In the benighted past, it was difficult to pursue simultaneous careers in writing pornography and academic administration, but thanks in large part to the pioneering efforts of places like Yale, it is now possible to combine these interests into a single post, charged with the composition of administrative porn. Perhaps you can think of other incidents to be included in a second edition of this important memo? 


Alpheus said...

That Sexual Misconduct Scenarios memo actually has a long history at Yale. From the 1658 version:

Abftinence and Piety are fober, godfearing young Christians ftudying for Careers in the Church. One Evening, while conftruing the aroufing Story of Ruth and Boaz in the original Hebrew, their Eyes meet and the Spirit of Luft enters into their young, flawlefs Bodies. Their abject Fornication in a little-frequented Corner of the Library is brief but gratifying. Afterwards, Piety weeps. Neither can look at nor fpeak to the other from Confcioufness of Sin.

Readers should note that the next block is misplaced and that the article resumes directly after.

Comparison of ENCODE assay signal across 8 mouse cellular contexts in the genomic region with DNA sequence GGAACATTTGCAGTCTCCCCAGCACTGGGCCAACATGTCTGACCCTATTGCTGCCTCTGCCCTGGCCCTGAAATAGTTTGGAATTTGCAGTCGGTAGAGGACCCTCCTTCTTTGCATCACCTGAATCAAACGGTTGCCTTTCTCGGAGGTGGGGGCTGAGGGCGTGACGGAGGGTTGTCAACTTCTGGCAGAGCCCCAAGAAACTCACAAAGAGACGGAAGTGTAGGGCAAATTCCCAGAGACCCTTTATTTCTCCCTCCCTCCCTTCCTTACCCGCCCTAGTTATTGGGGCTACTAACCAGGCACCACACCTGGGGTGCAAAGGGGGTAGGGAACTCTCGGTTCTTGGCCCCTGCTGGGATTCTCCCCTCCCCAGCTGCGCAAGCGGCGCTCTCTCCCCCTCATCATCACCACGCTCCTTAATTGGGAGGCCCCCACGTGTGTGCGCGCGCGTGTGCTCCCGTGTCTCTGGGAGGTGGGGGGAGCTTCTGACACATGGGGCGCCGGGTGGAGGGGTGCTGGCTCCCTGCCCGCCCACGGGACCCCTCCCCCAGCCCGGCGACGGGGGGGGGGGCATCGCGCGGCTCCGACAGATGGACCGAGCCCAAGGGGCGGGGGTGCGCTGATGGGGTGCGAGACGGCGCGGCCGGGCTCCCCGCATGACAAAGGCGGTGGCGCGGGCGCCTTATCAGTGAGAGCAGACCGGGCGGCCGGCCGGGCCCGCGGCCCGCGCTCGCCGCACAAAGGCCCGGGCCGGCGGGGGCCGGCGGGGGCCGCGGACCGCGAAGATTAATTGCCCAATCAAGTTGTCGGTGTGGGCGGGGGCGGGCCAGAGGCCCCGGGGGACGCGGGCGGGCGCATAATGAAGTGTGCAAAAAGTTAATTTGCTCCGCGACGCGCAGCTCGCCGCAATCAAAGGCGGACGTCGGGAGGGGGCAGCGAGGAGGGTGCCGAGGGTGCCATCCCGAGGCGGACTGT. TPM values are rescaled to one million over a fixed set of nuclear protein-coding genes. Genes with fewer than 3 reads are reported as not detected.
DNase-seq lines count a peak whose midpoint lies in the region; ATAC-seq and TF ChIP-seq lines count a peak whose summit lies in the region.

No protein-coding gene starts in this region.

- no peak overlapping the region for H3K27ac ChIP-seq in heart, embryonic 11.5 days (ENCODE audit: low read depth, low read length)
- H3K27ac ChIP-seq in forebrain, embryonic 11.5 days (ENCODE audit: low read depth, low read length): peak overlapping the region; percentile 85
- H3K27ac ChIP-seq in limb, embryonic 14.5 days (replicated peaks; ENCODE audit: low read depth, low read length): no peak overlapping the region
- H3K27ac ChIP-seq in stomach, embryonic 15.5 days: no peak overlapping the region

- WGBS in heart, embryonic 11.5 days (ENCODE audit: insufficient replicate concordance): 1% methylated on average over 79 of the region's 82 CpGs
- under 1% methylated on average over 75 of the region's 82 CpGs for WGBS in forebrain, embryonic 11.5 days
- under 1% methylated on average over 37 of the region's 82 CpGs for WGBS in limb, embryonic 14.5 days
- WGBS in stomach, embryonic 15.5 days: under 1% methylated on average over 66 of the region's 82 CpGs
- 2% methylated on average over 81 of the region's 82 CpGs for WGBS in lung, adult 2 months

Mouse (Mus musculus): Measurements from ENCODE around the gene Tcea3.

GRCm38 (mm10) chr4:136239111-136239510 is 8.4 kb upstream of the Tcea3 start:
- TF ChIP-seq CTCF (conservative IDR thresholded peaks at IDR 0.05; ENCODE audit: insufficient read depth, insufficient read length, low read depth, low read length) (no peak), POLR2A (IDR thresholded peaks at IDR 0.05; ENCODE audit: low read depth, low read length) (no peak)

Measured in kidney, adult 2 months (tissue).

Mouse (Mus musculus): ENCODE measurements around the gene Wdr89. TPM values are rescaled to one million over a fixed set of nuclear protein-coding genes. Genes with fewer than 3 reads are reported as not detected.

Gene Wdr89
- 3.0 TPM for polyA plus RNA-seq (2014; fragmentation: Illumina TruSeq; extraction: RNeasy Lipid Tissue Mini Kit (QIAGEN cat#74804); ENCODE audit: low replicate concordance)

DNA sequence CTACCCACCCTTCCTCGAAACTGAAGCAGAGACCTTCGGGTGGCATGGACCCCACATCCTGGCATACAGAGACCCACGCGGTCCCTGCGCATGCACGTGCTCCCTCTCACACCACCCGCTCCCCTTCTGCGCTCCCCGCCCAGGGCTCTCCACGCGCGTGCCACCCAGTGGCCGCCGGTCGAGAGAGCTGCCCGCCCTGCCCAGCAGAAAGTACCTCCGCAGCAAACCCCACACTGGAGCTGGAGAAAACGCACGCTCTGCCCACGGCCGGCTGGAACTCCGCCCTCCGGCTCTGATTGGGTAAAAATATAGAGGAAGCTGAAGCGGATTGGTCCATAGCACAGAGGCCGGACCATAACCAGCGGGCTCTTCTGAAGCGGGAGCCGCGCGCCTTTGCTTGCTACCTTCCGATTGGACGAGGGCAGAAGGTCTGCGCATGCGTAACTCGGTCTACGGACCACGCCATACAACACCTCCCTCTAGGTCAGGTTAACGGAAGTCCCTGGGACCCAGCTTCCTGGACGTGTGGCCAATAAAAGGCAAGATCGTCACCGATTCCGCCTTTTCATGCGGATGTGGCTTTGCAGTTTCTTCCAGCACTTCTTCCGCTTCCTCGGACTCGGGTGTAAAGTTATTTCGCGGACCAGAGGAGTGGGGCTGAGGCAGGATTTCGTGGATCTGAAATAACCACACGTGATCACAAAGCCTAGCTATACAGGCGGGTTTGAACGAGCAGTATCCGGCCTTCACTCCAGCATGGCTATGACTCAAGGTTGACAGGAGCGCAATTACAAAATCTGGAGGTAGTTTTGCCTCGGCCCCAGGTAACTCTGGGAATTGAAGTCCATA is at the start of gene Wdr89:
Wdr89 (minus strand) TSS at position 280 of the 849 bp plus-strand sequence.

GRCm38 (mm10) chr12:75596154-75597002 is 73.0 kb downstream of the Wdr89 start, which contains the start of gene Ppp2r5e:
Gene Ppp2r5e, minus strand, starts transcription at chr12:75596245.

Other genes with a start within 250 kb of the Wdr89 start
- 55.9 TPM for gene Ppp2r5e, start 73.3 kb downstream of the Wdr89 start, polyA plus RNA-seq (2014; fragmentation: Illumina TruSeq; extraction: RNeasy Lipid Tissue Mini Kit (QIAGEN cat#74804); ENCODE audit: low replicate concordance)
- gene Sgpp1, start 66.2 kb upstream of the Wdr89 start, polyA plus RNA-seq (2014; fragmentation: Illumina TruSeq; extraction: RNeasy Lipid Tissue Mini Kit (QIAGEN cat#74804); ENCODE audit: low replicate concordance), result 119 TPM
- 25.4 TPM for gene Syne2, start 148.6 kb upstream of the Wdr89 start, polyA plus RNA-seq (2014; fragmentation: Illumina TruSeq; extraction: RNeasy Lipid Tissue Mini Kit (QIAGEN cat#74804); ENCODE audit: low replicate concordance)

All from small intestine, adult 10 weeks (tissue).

Abftinence and Piety reached positive, voluntary, and unambiguous Agreement to engage in Sexual Conduct. The UWC Penalty would be Flogging and the Pillory, followed by Expulfion. But the Lord is just, and His Wrath will not be so eafily fatisfied.

Miss Self-Important said...

Ha! But what is Piety doing at Yale? Godfearing Ladies muft not take up the work of Miniftry but should rather fanctify the Hearth with their godly example. Piety muft have fnuck out of her Father's home at night again to vifit the Boys in the College. There if not fufficient fcorn in the village of New Haven to chaftise thif waywardnefs.

Alpheus said...

MSI: Good point! (Perhaps Piety would feel more at home in fome heathenifh place like Providence Plantations.)

BTW, I can't adequately express how funny I found this post. No doubt that means I require counseling of some kind.

Miss Self-Important said...

In that case, I would require even more extensive counseling for having posted it. And Yale, the most of all for having occasioned it.